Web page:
17 February 2014

California Ducks and Geese

A correspondent of the San Francisco Bulletin, writing from Santa Barbara, October 26th, says:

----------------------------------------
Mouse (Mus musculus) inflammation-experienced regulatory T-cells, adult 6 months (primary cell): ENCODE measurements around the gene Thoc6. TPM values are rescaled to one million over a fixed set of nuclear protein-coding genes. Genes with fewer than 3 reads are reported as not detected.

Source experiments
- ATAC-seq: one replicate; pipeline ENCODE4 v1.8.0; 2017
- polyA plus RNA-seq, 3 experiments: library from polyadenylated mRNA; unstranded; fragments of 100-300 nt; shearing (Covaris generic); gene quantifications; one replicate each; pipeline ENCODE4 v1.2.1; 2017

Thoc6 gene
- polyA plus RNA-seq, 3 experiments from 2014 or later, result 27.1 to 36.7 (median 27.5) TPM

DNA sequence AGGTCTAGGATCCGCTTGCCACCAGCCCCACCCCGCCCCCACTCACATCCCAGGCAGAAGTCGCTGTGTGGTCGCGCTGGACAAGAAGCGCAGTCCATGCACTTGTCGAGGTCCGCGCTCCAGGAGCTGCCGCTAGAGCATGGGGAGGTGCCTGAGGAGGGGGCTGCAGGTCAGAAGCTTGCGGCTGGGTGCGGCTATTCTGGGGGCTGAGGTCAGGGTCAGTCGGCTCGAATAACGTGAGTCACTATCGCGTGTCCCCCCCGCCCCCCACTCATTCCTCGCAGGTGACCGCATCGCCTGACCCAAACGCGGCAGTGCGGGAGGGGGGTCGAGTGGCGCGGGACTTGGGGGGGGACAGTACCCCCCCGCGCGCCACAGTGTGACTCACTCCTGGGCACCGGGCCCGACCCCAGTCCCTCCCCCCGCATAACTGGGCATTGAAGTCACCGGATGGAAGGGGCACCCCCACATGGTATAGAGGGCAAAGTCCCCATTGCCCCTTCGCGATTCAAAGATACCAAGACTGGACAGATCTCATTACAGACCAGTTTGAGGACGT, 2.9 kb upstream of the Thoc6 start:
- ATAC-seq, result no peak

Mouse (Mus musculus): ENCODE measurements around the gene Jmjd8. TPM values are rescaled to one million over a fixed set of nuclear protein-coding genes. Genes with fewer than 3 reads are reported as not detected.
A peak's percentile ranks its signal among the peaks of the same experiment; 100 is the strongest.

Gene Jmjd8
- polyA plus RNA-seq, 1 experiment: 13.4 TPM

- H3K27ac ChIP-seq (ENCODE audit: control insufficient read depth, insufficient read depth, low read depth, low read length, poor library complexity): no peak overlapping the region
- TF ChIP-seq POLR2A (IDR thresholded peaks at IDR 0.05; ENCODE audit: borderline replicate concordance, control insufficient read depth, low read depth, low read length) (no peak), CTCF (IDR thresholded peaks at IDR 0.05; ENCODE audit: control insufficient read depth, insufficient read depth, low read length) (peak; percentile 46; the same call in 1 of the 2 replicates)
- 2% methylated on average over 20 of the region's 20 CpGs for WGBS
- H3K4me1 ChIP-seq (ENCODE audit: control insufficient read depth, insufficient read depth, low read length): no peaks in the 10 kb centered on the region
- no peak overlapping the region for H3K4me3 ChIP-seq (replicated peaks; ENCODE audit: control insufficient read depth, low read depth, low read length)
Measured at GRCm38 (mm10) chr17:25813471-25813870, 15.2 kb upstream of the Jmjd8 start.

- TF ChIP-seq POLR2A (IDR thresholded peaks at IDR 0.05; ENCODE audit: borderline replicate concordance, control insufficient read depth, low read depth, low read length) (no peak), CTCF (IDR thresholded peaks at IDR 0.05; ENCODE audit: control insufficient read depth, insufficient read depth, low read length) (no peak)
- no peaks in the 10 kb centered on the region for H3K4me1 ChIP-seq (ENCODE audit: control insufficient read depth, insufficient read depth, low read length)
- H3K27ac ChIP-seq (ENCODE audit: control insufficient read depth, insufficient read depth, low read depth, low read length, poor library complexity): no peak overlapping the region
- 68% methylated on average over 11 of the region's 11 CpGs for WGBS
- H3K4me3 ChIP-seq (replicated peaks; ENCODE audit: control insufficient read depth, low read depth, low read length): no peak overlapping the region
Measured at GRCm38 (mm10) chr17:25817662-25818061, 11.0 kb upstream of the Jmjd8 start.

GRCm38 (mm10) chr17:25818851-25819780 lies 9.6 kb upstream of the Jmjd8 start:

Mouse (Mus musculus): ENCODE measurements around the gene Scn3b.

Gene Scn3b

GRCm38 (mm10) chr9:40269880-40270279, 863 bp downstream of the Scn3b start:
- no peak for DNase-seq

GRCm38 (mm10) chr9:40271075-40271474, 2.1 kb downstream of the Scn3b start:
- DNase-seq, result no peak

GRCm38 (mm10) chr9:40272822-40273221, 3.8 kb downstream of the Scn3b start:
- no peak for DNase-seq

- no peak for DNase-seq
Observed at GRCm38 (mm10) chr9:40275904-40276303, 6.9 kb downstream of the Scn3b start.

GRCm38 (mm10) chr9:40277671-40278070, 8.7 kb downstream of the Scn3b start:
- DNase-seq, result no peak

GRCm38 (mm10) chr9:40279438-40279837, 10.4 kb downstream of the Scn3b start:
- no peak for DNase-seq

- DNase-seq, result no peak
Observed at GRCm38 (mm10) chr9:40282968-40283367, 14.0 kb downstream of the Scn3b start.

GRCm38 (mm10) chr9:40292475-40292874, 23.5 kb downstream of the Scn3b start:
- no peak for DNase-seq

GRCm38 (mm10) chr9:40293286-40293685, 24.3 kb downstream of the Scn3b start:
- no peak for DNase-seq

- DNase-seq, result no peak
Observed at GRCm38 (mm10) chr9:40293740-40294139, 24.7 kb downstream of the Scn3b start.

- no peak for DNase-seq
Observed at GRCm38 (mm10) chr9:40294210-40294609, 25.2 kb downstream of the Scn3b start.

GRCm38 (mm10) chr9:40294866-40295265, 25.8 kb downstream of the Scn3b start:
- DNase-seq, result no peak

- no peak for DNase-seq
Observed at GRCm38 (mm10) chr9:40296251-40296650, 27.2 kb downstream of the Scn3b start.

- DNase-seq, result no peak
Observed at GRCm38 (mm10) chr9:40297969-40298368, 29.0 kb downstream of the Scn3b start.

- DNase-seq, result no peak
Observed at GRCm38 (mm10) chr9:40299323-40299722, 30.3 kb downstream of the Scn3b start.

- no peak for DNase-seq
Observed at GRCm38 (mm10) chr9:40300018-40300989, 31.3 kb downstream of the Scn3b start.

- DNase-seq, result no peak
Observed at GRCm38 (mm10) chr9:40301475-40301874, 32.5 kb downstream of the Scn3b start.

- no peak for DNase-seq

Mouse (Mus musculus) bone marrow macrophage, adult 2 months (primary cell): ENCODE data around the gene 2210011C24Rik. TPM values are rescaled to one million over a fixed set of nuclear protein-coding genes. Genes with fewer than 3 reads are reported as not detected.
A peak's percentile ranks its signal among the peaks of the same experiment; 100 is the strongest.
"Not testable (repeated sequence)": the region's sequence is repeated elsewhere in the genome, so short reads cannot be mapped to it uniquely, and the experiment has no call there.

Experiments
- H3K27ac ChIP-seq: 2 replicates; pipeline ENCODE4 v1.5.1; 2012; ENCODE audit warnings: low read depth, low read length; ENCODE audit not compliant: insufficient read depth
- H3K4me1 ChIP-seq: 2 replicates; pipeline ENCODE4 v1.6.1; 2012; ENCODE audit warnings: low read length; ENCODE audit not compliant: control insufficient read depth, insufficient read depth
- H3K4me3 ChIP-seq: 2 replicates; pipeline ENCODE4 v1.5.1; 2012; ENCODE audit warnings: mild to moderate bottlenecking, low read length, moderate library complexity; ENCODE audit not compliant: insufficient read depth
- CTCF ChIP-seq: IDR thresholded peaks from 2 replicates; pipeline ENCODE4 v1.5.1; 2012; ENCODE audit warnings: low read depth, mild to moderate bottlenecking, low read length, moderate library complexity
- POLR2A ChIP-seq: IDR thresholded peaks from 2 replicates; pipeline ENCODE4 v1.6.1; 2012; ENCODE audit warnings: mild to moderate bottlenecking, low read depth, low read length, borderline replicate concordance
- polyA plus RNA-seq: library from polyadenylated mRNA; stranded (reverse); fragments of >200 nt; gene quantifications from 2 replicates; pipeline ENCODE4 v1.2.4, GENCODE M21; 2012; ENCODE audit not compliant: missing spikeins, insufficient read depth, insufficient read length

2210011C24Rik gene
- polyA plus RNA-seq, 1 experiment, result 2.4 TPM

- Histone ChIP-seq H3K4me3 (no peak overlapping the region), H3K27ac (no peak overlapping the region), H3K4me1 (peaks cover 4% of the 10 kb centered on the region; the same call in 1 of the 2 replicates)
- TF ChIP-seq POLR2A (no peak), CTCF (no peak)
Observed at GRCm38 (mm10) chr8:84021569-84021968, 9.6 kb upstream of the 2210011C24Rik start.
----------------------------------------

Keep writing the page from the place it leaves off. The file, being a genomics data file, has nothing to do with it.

The first week of October brought an early flock of geese from the north, which in a few days aggregated to thousands, and the plains near Santa Barbara and in the Saticoy Valley now afford abundant amusement to the sportsman. Ducks come in with gees, and fine fun is the killing of water fowl when they turn out in such plump condition as is the case this year. There are not less than four distinct species of Anser or white geese and five species of Bernicla or brandt — that is, brown geese — found within the borders of the State of California, making nine varieties of wild geese for the hunter and gourmand, which ceases to cause surprise that such a number of simple-minded people should be found in this country. To this may be added twenty-seven species of ducks and teal, among which is the genuine canvas back and a species of Eider in the far north — the teals being nearly one-half, and among the best articles of feathered food, and the delight of the fowler and sportsman. There are also two noble species of Cygnus or swans, which weigh from twenty to thirty pounds, and are among the most beautiful birds in the world, particularly the C. Buccenator [sic.] or trumpeter swan — an immense and magnificent creature of unsullied white, with a stretch of wings measuring sixty inches, or five feet. One of the most charming subjects in California nature is a flock of these long-necked trumpeters and their fellows — the C. Americanus — sailing over the surface of the lakes and ponds, and generally attended by the white pelican. In the Tulare lakes they may be seen some years by thousands, and they make excellent eating. The Californians call them burros or jackasses, from the music they keep up of early mornings. Nearly all these swans, geese and ducks range from the Arctic shores to the valley of Mexico, breeding in the numberless lakes of the great Cordilleras to the north, and emigrating in the fall months southward, returning in Spring and early Summer to "the haunts of their youth." On some calm, clear day they may be seen going south all day long in innumerable bands, darkening the air, in regiments and armies, each with their captains or chiefs in advance, while the flanks are kept up in the line by his aides and assistants. If a "gone goose" lags much behind he is soon lost to the troop and sets up an unearthly noise and cackle, flying about in confusing circles, till haply he sights his comrades, when the corporals and sergeants will set on him and drive him into the line with vehement spitefulness. White and brant geese all herd together at times, and are known among naturalists as Anser Hyperboricus, A. Gambelli, A. Frontalis, and A. Canigleus; while the brants are known as Bernicla Canadensis, B. Leucopareta, B. Hutchinsii, B. Brenta and B. Nigricans. The names of the twenty-seven kinds of ducks would make too much hard Latin for the crowded columns of the Bulletin, and particularly as some of them are not much larger than a quail. It is not to be understood that all these species of Anser are found in every flock of geese. This is only very rarely the case in certain districts, but four or five species may often be found feeding together, and this is the case also with duck and teal.